If you are a grandparent living in Florida, you may want to obtain legal visitation rights to your grandchild for any number of reasons. Maybe the relationship between your grandchild’s parents is especially acrimonious and your child’s former partner prevents you from visiting, or maybe you have concerns about your grandchild’s parents abusing substances, and you want to do right by your grandchild.
According to the Florida State Legislature, Florida grandparents may be able to obtain visitation rights with regard to their grandchild, but they can do so only under specific circumstances. In the first scenario, you may be able to secure legal grandparent visitation if both of your grandchild’s parents are dead, missing or in long-term, vegetative states.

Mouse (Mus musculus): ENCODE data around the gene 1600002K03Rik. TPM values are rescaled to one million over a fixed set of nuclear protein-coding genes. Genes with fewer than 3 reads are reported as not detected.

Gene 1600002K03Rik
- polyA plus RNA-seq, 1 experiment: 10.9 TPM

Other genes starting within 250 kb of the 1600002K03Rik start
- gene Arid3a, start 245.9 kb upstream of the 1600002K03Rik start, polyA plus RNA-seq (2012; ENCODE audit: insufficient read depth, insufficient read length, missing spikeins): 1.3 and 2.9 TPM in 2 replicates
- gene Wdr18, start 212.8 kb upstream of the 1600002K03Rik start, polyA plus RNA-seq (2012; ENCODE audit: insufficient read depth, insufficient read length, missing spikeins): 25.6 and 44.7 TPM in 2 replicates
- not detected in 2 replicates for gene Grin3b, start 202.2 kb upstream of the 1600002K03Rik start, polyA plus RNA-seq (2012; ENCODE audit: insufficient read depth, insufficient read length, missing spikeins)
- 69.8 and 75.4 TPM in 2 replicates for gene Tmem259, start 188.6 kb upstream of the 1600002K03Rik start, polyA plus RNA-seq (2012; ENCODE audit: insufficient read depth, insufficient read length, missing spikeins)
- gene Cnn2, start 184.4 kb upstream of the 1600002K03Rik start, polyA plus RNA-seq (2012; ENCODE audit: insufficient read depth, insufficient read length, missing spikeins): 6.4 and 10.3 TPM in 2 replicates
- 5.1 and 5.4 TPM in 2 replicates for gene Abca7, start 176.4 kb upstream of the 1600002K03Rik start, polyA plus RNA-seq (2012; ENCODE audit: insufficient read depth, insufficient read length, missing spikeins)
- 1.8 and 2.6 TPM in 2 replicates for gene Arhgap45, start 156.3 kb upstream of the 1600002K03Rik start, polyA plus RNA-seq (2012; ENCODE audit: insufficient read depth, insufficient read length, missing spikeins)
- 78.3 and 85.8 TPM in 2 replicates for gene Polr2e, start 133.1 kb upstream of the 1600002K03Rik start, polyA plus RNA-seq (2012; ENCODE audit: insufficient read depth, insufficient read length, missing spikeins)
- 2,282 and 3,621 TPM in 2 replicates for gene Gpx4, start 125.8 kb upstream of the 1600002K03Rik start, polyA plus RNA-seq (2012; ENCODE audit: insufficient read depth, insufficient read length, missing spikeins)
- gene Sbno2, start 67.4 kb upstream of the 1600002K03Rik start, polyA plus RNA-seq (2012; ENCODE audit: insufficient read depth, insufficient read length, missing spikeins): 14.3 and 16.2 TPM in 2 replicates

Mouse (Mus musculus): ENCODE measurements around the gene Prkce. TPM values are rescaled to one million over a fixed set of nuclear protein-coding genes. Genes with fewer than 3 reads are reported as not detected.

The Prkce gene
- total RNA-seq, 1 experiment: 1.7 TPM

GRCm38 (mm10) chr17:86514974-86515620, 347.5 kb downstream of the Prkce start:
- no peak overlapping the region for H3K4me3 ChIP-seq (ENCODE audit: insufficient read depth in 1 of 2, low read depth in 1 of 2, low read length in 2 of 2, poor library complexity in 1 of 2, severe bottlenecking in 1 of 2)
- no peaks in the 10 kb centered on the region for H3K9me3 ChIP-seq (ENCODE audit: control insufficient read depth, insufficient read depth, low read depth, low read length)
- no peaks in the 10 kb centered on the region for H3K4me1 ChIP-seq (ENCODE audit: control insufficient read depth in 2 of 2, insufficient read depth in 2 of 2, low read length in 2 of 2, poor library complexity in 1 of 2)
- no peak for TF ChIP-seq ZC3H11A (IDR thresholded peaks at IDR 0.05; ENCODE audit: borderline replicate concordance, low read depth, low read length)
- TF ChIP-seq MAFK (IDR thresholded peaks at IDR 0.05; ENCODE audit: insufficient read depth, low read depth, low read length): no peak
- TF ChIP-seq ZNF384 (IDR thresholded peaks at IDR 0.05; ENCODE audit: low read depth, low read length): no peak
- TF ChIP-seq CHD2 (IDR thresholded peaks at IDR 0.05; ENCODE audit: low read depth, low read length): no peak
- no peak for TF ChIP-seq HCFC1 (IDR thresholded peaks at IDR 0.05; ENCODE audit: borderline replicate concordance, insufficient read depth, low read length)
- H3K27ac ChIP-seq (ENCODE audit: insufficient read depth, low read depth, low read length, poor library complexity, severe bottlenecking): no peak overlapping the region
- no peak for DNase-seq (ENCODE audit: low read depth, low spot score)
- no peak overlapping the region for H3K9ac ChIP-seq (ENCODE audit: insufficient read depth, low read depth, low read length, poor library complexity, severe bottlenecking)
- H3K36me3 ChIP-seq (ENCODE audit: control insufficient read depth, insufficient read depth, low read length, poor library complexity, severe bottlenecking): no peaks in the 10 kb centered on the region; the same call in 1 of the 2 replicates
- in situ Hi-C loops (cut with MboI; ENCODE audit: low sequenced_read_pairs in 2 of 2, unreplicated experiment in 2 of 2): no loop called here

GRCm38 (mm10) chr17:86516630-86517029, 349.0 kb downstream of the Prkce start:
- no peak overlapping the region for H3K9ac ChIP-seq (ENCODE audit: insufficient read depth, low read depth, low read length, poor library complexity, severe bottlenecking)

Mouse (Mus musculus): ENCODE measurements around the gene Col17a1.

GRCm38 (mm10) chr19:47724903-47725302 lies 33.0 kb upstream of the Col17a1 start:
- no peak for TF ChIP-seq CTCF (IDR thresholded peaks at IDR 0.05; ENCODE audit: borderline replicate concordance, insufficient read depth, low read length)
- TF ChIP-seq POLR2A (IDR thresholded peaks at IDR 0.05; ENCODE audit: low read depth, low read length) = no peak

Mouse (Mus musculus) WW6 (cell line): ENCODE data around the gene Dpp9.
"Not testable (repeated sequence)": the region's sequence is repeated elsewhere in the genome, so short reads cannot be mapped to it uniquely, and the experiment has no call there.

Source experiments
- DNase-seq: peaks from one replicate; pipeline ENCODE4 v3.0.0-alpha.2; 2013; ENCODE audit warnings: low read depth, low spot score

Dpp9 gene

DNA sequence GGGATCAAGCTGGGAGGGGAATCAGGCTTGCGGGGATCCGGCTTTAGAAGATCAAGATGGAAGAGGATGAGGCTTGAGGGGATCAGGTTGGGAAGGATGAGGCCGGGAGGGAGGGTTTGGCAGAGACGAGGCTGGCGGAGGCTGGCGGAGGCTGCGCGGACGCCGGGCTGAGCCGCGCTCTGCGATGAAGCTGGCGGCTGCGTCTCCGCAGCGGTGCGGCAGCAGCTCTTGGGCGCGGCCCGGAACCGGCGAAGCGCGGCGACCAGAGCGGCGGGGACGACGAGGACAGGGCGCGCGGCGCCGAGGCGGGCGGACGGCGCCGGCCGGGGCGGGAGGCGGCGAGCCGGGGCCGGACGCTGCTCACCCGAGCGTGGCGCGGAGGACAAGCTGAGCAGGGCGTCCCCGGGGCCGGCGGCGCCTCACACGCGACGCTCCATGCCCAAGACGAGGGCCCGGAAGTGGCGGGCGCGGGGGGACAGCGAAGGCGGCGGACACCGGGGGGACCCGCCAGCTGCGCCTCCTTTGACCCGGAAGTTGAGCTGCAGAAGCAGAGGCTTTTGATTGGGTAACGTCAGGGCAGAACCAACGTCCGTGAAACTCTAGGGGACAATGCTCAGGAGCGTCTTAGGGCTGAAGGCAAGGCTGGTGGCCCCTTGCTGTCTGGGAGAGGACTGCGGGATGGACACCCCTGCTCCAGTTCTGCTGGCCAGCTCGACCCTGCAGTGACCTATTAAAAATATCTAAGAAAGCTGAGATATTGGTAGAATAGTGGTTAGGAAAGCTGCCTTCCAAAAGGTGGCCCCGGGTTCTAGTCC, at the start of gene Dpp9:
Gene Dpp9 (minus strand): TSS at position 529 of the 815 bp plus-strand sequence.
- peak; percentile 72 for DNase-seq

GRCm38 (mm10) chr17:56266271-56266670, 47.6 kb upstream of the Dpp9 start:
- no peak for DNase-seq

In a second scenario, you may be able to secure grandparent visitation of one of your grandchild’s parents is dead, missing or in a long-term vegetative state, and the other parent received a felony conviction for a crime that was either violent in nature or otherwise a threat to the safety and wellbeing of your grandchild.
If your situation meets one of these circumstances, the next step involves filing a petition for visitation, after which the court will typically schedule a primary hearing. Mediation or a final hearing may follow, and if mediation does not solve visitation issues, the court may award grandparent visitation at the final hearing if it feels that doing so would be in the best interest of your grandchild.
This information about Florida grandparents and visitation rights is educational in nature and not a replacement for legal advice.